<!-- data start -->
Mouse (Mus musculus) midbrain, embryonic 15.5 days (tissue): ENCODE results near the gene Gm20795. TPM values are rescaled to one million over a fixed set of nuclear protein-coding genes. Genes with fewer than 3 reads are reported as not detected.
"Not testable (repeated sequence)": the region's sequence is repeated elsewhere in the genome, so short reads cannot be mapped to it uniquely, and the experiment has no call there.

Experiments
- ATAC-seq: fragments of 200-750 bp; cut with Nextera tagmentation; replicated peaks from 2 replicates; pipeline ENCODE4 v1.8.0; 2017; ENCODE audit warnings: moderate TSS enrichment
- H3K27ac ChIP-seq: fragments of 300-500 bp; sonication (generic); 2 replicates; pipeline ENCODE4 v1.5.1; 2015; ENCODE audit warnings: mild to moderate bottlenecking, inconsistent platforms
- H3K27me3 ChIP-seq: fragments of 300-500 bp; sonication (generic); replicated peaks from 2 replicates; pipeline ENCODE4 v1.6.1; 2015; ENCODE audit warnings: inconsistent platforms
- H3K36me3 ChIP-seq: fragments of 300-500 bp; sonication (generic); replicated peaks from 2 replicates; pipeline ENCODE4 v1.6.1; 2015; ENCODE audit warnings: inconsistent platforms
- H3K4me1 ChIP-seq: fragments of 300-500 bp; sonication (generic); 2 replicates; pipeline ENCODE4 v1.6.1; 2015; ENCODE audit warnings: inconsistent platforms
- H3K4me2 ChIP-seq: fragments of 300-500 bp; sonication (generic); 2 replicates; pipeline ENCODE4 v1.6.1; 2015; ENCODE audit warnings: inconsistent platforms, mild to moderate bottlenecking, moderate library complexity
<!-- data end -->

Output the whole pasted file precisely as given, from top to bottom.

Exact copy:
Mouse (Mus musculus) midbrain, embryonic 15.5 days (tissue): ENCODE results near the gene Gm20795. TPM values are rescaled to one million over a fixed set of nuclear protein-coding genes. Genes with fewer than 3 reads are reported as not detected.
"Not testable (repeated sequence)": the region's sequence is repeated elsewhere in the genome, so short reads cannot be mapped to it uniquely, and the experiment has no call there.

Experiments
- ATAC-seq: fragments of 200-750 bp; cut with Nextera tagmentation; replicated peaks from 2 replicates; pipeline ENCODE4 v1.8.0; 2017; ENCODE audit warnings: moderate TSS enrichment
- H3K27ac ChIP-seq: fragments of 300-500 bp; sonication (generic); 2 replicates; pipeline ENCODE4 v1.5.1; 2015; ENCODE audit warnings: mild to moderate bottlenecking, inconsistent platforms
- H3K27me3 ChIP-seq: fragments of 300-500 bp; sonication (generic); replicated peaks from 2 replicates; pipeline ENCODE4 v1.6.1; 2015; ENCODE audit warnings: inconsistent platforms
- H3K36me3 ChIP-seq: fragments of 300-500 bp; sonication (generic); replicated peaks from 2 replicates; pipeline ENCODE4 v1.6.1; 2015; ENCODE audit warnings: inconsistent platforms
- H3K4me1 ChIP-seq: fragments of 300-500 bp; sonication (generic); 2 replicates; pipeline ENCODE4 v1.6.1; 2015; ENCODE audit warnings: inconsistent platforms
- H3K4me2 ChIP-seq: fragments of 300-500 bp; sonication (generic); 2 replicates; pipeline ENCODE4 v1.6.1; 2015; ENCODE audit warnings: inconsistent platforms, mild to moderate bottlenecking, moderate library complexity